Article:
There’s a Starman Waiting in the Sky…

I looked out at the students sitting in front of me, ready to continue the discussion and anxiously awaiting their responses to the question I had just posed.  

Instead, I was the recipient of blank stares. I could practically hear the crickets in the background.

This scenario probably doesn’t sound all that unusual to other college professors out there, as 18-21 year olds are not always picture-perfect examples of the term “interactive”. But at that moment I really didn’t expect it, because my question was not a typical one for an Anatomy and Physiology class. Instead of asking about the human body, I had just asked my students what they knew about the work being done at the International Space Station. And the echoing silence was a result of one teenie weenie problem…

My students didn’t seem to know that the space station existed. 

Oh, lordie me. I remember when they spent forty minutes devoted entirely to a post on their facebook feed; a picture of a dress that some in class saw as blue, some as gold. They were obsessed. That was “science”.  Real science news? Sometimes they seem so far out of the loop.

I feel for you, NASA. It’s too damn hard to compete for a college student’s attention, especially with all of those dancing Chihuahuas on snapchat.

But on that day, I had an especially difficult time relating to their lack of understanding, because the International Space Station is a part of my every day life.

Why, you ask?  Do I secretly plan to apply to the astronaut training program? Do I work for NASA in my spare time?

Nope. All of the above more accurately describes my husband; a man undeniably, unabashedly, unwaveringly obsessed with the International Space Station.

The “ISS” is a near constant topic in my house. I realized the other day that I know all of the astronauts by name. I also seem to be absorbing more knowledge of the Soyuz space capsule design that I would have ever imagined. I possess up to the moment information about the International Space Station’s visibility in the night sky. This is because my husband has to clear our schedule to get the telescope out on those evenings. If you sneak into my house unannounced, you might find him whistling the melody to David Bowie’s “Starman”…  it is his favorite song. Also, curiously, he has informed me how amazing one particular female astronaut is more times than I can count – and while I admire my husband’s feminist side, I also fear that he might be thinking about getting himself a space girlfriend. 

Even so, I try to be supportive. I am a science buff; how could I not be, I teach science. But I need to confess that, while space exploration fascinates me, it is not really #1 on my interest list. Instead, stories about animals, nature, or the softer side of human beings tend to pull me in.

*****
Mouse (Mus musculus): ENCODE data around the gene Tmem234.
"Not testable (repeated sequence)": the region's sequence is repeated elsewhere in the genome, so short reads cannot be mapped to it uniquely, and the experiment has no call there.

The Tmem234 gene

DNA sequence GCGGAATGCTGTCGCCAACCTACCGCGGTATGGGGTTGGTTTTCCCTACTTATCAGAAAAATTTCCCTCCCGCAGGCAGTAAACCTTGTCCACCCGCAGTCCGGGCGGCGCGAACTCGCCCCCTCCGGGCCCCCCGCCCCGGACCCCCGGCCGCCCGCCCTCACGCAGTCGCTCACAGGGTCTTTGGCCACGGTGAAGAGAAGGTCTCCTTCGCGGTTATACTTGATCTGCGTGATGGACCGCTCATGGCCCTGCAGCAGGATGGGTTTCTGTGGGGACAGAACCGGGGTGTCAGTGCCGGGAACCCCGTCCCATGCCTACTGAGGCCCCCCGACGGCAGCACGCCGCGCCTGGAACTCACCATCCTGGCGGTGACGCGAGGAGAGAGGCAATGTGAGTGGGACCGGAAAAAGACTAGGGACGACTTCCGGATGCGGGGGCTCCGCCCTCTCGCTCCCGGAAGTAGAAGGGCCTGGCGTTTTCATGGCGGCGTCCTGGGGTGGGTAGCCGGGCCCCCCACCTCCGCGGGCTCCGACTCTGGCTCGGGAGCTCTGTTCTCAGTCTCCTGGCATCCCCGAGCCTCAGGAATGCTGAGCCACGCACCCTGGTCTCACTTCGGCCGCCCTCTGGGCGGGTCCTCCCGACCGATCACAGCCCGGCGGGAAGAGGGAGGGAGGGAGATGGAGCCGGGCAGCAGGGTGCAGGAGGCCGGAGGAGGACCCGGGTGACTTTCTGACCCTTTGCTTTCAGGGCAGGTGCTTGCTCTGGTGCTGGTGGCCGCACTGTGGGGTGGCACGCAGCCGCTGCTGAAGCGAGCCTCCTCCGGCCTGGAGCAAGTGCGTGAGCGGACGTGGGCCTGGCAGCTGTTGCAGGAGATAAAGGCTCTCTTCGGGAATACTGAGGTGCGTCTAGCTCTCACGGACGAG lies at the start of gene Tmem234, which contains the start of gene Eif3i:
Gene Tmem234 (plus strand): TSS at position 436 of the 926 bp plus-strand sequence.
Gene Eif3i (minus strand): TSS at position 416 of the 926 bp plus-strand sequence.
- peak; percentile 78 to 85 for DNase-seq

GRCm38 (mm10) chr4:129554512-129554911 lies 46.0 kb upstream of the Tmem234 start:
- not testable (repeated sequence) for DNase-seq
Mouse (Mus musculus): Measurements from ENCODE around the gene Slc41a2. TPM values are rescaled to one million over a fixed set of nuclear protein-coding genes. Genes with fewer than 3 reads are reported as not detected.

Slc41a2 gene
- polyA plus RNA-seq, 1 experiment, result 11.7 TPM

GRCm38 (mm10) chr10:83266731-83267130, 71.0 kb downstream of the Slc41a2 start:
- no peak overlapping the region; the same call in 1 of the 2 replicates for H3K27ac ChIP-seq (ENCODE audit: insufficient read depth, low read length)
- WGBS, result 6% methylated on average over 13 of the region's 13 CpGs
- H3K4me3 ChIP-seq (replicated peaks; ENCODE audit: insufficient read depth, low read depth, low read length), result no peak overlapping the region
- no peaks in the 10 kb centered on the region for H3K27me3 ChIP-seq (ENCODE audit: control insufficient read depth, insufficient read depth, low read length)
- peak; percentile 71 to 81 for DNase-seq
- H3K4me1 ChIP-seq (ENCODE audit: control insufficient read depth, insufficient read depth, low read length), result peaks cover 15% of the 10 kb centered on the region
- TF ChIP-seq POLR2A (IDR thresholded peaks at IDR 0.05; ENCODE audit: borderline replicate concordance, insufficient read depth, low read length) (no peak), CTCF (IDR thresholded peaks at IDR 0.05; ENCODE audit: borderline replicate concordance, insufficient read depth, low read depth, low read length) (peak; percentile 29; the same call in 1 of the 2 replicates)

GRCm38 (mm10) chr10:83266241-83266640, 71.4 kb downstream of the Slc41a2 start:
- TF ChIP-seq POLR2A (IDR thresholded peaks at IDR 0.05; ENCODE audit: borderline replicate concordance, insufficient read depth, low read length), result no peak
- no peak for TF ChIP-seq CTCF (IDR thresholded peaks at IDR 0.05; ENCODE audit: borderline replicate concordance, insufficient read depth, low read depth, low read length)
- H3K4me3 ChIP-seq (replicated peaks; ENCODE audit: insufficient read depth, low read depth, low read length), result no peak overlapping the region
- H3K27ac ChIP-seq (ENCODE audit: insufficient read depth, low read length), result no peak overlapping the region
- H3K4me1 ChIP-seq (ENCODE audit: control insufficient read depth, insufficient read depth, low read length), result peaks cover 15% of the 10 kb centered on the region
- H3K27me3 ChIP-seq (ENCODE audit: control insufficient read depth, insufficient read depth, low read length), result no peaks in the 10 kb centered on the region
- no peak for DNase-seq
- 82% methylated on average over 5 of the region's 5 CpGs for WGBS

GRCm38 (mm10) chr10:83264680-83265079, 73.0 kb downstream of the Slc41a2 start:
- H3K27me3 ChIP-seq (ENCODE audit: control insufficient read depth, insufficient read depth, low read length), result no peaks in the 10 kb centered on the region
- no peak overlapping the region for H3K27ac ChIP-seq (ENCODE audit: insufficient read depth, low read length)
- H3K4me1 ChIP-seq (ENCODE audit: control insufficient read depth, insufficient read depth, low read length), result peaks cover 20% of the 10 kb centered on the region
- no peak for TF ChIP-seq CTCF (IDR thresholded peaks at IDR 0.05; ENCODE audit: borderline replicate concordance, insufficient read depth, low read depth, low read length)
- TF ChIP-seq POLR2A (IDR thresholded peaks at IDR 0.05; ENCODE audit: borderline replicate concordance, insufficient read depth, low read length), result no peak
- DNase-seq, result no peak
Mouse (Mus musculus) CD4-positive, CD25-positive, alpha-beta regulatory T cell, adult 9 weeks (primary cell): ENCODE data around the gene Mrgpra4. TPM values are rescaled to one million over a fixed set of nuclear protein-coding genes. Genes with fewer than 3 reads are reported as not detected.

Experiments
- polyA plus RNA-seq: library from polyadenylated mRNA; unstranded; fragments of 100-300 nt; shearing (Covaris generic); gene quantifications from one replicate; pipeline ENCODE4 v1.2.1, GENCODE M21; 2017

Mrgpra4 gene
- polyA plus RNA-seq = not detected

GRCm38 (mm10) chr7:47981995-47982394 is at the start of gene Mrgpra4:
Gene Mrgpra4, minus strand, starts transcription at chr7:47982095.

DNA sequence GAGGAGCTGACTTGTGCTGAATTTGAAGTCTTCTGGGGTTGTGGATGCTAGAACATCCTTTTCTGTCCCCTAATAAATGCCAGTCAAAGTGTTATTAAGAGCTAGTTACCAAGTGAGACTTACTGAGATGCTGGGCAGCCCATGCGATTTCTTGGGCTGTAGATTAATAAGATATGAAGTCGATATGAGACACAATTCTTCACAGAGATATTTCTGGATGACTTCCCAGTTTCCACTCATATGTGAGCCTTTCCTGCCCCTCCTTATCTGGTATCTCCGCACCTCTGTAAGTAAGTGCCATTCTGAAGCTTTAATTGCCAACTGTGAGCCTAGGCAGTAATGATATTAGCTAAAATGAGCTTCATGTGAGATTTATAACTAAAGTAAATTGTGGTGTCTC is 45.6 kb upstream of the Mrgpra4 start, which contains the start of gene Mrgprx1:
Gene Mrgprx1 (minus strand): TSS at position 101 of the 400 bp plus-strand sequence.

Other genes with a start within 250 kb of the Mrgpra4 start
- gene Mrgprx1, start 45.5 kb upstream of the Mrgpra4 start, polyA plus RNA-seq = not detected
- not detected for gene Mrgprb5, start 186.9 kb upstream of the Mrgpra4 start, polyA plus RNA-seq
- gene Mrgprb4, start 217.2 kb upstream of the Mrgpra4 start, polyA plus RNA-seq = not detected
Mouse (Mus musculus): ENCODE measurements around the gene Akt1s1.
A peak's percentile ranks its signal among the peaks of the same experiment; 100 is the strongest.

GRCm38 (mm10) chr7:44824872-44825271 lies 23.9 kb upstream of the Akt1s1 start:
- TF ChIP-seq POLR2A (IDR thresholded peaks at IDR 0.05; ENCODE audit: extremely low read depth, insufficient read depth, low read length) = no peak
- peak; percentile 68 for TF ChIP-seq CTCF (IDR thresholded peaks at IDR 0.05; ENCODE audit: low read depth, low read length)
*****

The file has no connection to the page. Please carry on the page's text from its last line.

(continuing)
And this is where I need to give my husband real credit, because he found a unique way to make the ISS truly relatable to me. 

He told me that astronauts going to the ISS bring stuffed animals with them, and on the last trip up, there was a pink owl that hung above their heads. That owl had a purpose; the little stuffed creature was there to indicate to the astronauts (who were tightly strapped in for the flight) the moment when they had become weightless. 

If the round fuzzy animal floated above them, the astronauts knew they were at the right “owlitude” (their words, not mine). 

That owl is now on the ISS. And here’s what makes the story really relatable to me. Their pink buddy is not the only stuffed animal on the ISS. The astronauts have quite a few. And, according to my husband, this is because they won’t dispose of them. They cannot bring themselves to throw them away with the “space trash”, as destruction of their furry stuffed friends is unthinkable. 

BOOM. Got me. A perfect story to grab my bleeding little heart. I am right there with you, space station inhabitants. I have the same exact problem. I can’t even throw out my dog’s stuffed chew toys, for goodness sake (in all fairness, one is a giant-eyed purple stuffed octopus, it’s cutest thing I have ever seen).  

When I found myself explaining to my students that there were actually people in outer space, I figured I would steal some of my husband’s techniques. We talked about that owl. We also talked about rockets, space experiments, and a mission to Mars. They were wide-eyed and fascinated. 

Thanks, husband, for helping me get the next generation of space enthusiasts geared up. They are inspired by you.  

As am I. 

p.s.  My husband, aka “GM”, has a hobby that has caught NASA’s attention. He is talented, and the photos he works with are pretty amazing (he took the moon shot for this post). He took the moon shot and space station shots included in this post. He also works with images from the ISS. You can see more here. 

 

 

 

 

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